Valenzuela v. Aquino, No. D-0740

CourtSupreme Court of Texas
Writing for the CourtHECHT; DOGGETT; GONZALEZ; GAMMAGE; SPECTOR
Citation853 S.W.2d 512
PartiesEliseo VALENZUELA, Jr. et al., Petitioners, v. Eduardo AQUINO et al., Respondents.
Docket NumberNo. D-0740
Decision Date05 May 1993

Page 512

853 S.W.2d 512
Eliseo VALENZUELA, Jr. et al., Petitioners,
v.
Eduardo AQUINO et al., Respondents.
No. D-0740.
Supreme Court of Texas.
May 5, 1993.

Page 513

Clifford L. Zarsky, Corpus Christi, William Charles Bundren, Dallas, for petitioners.

Frank E. Weathered, Corpus Christi, for respondents.

OPINION

HECHT, Justice.

Dr. Eduardo Aquino and his family ("Aquino") sued Eliseo Valenzuela, Jr., and others ("Valenzuela") for damages resulting from picketing near the Aquino home and for an injunction against continued picketing. Aquino based his action on two theories, negligent infliction of emotional distress and breach of privacy, but at trial before a jury Aquino obtained jury findings on only the first theory. The trial court rendered judgment on the verdict, awarding Aquino damages against Valenzuela and permanently enjoining Valenzuela from picketing within 400 feet of the Aquino home. The court of appeals reversed the award of damages but affirmed the injunction. 800 S.W.2d 301. We granted both Aquino's and Valenzuela's petitions for writ of error.

No action for negligent infliction of emotional distress exists in Texas. Boyles v. Kerr, 855 S.W.2d 593 (Tex.1993). The trial court's judgment cannot therefore be sustained on this theory. Aquino's breach of privacy claim appears to be based upon our decision in Billings v. Atkinson, 489 S.W.2d 858 (Tex.1973), in which we recognized a cause of action for a willful, unwarranted invasion of privacy, relying in part upon RESTATEMENT OF TORTS § 867 (1939). A successor provision, RESTATEMENT (SECOND) OF TORTS § 652B (1977), now states:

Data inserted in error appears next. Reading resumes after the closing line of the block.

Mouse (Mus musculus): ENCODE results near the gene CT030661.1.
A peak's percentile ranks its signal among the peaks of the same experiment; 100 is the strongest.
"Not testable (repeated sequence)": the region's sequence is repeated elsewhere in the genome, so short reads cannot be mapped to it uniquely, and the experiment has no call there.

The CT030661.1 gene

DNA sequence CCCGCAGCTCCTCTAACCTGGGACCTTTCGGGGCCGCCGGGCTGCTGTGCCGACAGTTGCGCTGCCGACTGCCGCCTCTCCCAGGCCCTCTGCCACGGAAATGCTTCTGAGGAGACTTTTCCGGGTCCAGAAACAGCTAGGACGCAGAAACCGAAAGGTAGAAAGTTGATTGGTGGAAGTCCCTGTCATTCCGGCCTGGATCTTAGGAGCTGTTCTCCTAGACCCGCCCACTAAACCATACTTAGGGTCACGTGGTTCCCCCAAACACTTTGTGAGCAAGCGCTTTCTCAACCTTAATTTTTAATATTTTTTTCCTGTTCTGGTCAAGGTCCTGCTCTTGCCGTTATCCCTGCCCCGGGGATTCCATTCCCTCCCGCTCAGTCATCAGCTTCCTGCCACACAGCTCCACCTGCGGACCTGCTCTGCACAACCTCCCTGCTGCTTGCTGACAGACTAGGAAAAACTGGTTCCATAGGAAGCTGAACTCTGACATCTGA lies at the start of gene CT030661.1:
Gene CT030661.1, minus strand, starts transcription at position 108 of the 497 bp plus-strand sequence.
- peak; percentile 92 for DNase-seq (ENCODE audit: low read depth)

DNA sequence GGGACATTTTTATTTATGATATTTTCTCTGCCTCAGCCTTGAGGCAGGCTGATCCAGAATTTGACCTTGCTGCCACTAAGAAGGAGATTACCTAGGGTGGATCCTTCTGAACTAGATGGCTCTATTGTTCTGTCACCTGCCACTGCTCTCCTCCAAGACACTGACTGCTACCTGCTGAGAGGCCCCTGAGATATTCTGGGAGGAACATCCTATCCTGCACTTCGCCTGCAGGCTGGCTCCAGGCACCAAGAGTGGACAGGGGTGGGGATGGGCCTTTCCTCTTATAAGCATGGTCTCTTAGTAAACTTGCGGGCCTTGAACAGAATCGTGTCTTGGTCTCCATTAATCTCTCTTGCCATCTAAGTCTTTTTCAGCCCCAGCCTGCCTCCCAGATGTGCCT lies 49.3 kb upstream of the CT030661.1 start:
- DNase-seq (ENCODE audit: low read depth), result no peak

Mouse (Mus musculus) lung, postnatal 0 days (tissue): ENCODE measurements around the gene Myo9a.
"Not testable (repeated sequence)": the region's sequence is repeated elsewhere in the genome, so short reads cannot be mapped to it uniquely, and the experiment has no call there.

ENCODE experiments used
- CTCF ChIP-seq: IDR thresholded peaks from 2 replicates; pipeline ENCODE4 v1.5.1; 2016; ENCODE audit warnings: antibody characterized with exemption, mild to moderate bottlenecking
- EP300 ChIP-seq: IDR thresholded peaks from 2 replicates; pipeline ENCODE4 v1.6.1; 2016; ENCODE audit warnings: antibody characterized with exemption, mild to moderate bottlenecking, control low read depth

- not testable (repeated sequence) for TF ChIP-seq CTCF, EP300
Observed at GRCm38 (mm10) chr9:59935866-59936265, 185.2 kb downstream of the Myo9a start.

One who intentionally intrudes, physically or otherwise, upon the solitude or seclusion of another or his private affairs or concerns, is subject to liability to the other for invasion of his privacy, if the intrusion would be highly offensive to a reasonable person.

Thus defined, there are two elements to this cause of action: (1) an intentional intrusion, physically or otherwise, upon another's solitude, seclusion, or private affairs or concerns, which (2) would be highly offensive to a reasonable person. Aquino did not request that either of these elements be submitted to the jury, and the evidence did not establish either element beyond dispute. At trial Valenzuela argued that the picketing, although certainly directed at Aquino, was not an intentional intrusion upon his privacy, and was not of a nature highly offensive to a reasonable person. Without a resolution of this factual dispute, the trial court could not grant Aquino relief on his second theory. 1 Thus, the trial court's judgment cannot be based on either of the theories pleaded by Aquino.